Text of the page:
Faculty of Education, Social Sciences and Law

School of Law

Annie McElwain

LLB Law | 2010 - 2013

Photo of Annie McElwain

About me
For me, Leeds just felt right. Strange I know, but I got this feeling as soon as I set foot on the campus and walked around the Law School and the Students’ Union.

I could picture myself here and could picture myself in the city, and combined with a great course with plenty of options and opportunities it as a mix that I couldn’t ignore. Leeds is also the second largest legal centre outside of London and has a number of large reputable law firms and chambers just minutes away from the University. Law firms actively recruit from Leeds so not only did I think I’d have a great time in the city and the University I also knew I would have the opportunity to make links with reputable law firms.

My passion for Law
For as long as I remember I wanted to be a lawyer so a Law degree seemed to obvious choice and more I researched this course, the more it appealed to me. Law interlinks with almost every aspect of daily life and across many fields, from business to sport to the media.

Almost everything these practices do has a legal aspect to it; Cadbury’s takeover by Kraft, John Terry’s super injunction being granted and subsequently quashed and the recent telephone hacking investigations relating to the News of the World, all will have had solicitors and barristers working behind the scenes, orchestrating how it played out.  

The reason I’m so passionate about the law is because everything has a legal aspect to it and that’s something I’m keen to explore.

The course
I have thoroughly enjoyed my first, though initially shocked on how independent I would have to be compared to my years at Sixth Form that is something I have thrived on and has allowed me to develop my learning style accordingly.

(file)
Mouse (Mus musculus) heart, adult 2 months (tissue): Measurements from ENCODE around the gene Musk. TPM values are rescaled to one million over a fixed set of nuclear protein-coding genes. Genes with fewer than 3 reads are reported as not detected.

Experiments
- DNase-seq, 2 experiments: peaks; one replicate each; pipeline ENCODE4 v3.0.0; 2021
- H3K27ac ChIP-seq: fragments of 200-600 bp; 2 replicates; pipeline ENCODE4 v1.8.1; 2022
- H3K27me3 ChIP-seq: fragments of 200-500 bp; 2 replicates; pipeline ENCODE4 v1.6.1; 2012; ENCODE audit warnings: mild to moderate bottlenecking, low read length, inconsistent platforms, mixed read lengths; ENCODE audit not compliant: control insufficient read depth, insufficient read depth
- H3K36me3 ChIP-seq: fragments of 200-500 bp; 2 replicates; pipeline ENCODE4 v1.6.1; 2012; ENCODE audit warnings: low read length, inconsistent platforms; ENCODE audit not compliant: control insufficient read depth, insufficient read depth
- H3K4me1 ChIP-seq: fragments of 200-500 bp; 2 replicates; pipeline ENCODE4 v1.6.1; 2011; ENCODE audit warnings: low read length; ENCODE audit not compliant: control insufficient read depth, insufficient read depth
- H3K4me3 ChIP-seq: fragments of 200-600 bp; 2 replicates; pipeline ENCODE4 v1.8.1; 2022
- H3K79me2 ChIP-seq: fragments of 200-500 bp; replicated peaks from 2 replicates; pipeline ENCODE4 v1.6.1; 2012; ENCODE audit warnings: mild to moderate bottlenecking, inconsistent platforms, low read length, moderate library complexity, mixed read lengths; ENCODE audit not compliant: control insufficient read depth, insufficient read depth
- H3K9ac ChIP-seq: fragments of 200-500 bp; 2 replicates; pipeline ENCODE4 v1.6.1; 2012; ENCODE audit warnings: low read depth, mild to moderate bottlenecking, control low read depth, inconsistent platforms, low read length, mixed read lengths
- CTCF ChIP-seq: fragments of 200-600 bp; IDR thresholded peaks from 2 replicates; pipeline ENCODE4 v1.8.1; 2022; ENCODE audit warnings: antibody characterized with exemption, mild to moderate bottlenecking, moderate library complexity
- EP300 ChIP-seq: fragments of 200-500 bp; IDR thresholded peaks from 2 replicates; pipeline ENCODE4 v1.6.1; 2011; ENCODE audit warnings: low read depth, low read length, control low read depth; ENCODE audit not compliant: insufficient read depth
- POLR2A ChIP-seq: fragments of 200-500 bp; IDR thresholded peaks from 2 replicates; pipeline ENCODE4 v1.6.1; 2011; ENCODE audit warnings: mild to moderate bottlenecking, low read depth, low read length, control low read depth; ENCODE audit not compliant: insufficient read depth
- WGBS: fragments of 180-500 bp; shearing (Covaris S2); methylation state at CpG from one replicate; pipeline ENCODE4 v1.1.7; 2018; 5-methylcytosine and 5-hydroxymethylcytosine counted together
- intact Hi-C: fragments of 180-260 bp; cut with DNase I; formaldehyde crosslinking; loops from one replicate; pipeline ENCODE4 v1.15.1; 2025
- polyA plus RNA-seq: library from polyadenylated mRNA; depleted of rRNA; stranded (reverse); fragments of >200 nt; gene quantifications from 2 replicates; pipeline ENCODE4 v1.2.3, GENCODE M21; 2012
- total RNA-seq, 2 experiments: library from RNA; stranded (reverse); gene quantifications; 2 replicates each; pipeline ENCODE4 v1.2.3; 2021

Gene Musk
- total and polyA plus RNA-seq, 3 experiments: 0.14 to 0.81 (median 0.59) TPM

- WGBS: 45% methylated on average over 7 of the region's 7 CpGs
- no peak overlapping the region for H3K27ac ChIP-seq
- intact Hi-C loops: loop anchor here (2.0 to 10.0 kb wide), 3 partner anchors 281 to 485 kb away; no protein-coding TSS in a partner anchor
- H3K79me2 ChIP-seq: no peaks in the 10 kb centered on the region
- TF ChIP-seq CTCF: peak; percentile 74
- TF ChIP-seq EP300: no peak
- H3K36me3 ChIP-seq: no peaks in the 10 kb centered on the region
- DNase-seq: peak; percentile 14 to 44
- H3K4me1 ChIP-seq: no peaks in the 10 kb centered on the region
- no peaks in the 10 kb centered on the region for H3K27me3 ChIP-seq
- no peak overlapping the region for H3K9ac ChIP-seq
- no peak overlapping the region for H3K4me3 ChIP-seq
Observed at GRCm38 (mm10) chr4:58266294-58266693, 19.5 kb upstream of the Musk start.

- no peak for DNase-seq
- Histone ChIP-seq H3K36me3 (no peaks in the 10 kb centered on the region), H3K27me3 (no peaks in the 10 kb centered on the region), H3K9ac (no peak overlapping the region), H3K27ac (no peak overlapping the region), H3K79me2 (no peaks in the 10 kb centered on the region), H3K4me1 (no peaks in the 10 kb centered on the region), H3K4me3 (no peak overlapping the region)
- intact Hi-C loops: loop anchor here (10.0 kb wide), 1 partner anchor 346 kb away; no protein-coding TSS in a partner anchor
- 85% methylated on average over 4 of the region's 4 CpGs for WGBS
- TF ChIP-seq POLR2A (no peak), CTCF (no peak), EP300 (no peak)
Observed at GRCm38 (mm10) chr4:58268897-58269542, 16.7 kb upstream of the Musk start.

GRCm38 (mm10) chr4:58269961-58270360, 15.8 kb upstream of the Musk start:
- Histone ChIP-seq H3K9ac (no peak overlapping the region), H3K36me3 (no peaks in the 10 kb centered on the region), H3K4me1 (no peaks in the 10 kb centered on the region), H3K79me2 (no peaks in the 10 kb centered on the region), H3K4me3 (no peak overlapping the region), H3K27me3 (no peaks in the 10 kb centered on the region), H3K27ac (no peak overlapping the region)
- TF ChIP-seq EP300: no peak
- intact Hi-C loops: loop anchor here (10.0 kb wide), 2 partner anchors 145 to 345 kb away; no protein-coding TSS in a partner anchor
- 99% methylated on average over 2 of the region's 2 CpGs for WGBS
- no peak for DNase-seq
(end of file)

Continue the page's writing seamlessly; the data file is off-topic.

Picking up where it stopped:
I have particularly enjoyed the Constitutional and Administrative Law module, as it has allowed me to further develop my understanding of our unusual constitutional position and how the different political institutions work together to govern the country.

I’m looking forward to my 2nd Year of the LLB as not only does it enable me to study the intriguing Criminal Law module it also allows me to select optional modules so that I can begin to choose which particular avenue of law I want to explore.

The School of Law
I’m lucky in the sense that being a 1st Year in 2010 I’ve been witness to the opening of the Liberty Building,, the brand new home for the School of Law. Being a state of the art building the facilities are fantastic and purpose built to fit the school’s needs so you’re never far away from the resources you’ll need for that next essay.

The University also has brilliant facilities both learning and otherwise; there are two huge libraries, and the main law library, the Brotherton Library is the 4th largest research library in the UK so it’s safe to say that if you can’t find the material you’re looking for in there it’s unlikely you’ll find it at all!